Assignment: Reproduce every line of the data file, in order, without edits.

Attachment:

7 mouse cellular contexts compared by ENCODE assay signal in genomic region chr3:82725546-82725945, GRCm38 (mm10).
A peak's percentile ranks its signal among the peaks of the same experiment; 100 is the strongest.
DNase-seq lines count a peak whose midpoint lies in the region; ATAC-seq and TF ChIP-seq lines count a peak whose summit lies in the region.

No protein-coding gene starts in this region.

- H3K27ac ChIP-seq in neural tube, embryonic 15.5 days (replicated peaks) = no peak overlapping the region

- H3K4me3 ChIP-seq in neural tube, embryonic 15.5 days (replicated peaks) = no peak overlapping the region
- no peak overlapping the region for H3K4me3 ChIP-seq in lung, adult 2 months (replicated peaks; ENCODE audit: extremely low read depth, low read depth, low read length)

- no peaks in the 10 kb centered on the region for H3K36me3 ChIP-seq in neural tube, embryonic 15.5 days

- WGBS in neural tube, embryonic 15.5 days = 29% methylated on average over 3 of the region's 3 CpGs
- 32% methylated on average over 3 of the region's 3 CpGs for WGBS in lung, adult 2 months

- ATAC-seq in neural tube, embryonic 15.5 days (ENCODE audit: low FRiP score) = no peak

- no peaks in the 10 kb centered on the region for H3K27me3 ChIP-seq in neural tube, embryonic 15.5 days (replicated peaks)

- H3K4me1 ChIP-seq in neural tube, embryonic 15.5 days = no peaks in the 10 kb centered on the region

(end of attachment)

7 mouse cellular contexts compared by ENCODE assay signal in genomic region chr3:82725546-82725945, GRCm38 (mm10).
A peak's percentile ranks its signal among the peaks of the same experiment; 100 is the strongest.
DNase-seq lines count a peak whose midpoint lies in the region; ATAC-seq and TF ChIP-seq lines count a peak whose summit lies in the region.

No protein-coding gene starts in this region.

- H3K27ac ChIP-seq in neural tube, embryonic 15.5 days (replicated peaks) = no peak overlapping the region

- H3K4me3 ChIP-seq in neural tube, embryonic 15.5 days (replicated peaks) = no peak overlapping the region
- no peak overlapping the region for H3K4me3 ChIP-seq in lung, adult 2 months (replicated peaks; ENCODE audit: extremely low read depth, low read depth, low read length)

- no peaks in the 10 kb centered on the region for H3K36me3 ChIP-seq in neural tube, embryonic 15.5 days

- WGBS in neural tube, embryonic 15.5 days = 29% methylated on average over 3 of the region's 3 CpGs
- 32% methylated on average over 3 of the region's 3 CpGs for WGBS in lung, adult 2 months

- ATAC-seq in neural tube, embryonic 15.5 days (ENCODE audit: low FRiP score) = no peak

- no peaks in the 10 kb centered on the region for H3K27me3 ChIP-seq in neural tube, embryonic 15.5 days (replicated peaks)

- H3K4me1 ChIP-seq in neural tube, embryonic 15.5 days = no peaks in the 10 kb centered on the region